Found 50 - 60 results of 68 programs matching keyword "glacier breaking sound"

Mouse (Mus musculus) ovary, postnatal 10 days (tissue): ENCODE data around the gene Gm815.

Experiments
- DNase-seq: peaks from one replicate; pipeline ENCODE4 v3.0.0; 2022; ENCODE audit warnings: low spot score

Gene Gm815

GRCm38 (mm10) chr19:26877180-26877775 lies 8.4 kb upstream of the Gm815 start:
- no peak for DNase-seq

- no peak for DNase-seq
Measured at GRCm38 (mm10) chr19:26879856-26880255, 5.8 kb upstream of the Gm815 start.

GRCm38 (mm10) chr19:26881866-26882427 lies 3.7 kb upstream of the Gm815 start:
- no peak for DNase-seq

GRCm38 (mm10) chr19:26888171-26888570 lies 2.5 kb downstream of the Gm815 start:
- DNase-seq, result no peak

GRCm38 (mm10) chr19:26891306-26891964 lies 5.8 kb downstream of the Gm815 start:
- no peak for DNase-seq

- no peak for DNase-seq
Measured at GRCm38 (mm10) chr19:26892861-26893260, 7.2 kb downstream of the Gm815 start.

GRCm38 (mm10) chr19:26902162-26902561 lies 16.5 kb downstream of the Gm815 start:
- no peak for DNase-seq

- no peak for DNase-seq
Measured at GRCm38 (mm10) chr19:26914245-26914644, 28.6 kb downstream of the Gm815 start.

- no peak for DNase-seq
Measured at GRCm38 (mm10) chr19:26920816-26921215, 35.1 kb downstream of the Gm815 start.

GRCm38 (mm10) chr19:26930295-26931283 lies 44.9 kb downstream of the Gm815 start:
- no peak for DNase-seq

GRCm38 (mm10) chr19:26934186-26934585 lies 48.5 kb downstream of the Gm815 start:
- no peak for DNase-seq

The science behind this musical instrument, including the concepts of sound, vibration, resonance, and amplification. An introduction to a crowd-pleasing noisemaker called a sound sandwich, which you can adjust to raise or lower its pitch. A detailed demonstration of how to make this primitive wind instrument using little more than a straw, two craft sticks, and some rubber bands. The science behind this instrument, including a discussion of how vibration produces sound, and how long, massive objects vibrate slowly and produce a low-pitched sound, while shorter, less massive objects vibrate quickly and produce a high-pitched sound. The Jakobshavn Isbrae is among the fastest-moving glaciers in the world. The Jakobshavn is an outlet glacier, one of the few places where the giant Greenland ice sheet can shed ice in the form of gigantic icebergs. This timelapse video by Jason Amundson of the University of Alaska Fairbanks shows one of these massive calving events. Notice the dark blue ice that surfaces when the iceberg flips over in the ice-choked Ilulissat icefjord. Watch as Exploratorium staff and local teachers compete for the title of Iron Science Teacher. Each contestant has 10 minutes to make a science lesson out of a secret ingredient. In this special Halloween edition, today's secret ingredient is: Plastic Bags! Our team of middle school students from the Aim High program investigates new technologies that use our unique physical traits as tools for identification. Vox Unlocks tunes into voice recognition Produced by students from San Francisco's Aim High Program. Today they ask, how do our ears work? Can we communicate without words? How do whales communicate under water? Why don't bats slam into trees as they fly? Middle school students will interview Exploratorium Educator Ken Finn and Biologist Dr. Karen Kalumuck, plus special surprise guests! Why do many things sound different underwater? How are echoes made? Can you feel or see sound? Join us as we delve into the mysteries of sound. This webcast will feature an Aim High student demonstrating how to make a membranophone; Exploratorium physicist Dr. Paul Doherty modeling sound with ringing aluminum rods, corrugated plastic whirlies, and a slinky; and Marco Jordan, lead educator in the Exploratorium's Outreach program, demonstrating sound science with a "whine" glass and a singing bowl. Join the Origins team as they travel to Antarctica. We sent Mary, Noel, Paul, and Julie to explore scientific wonders from McMurdo to the Pole. Learn all about the extreme science being conducted at the South Pole in a daily dispatch from Terra Australis Incognita!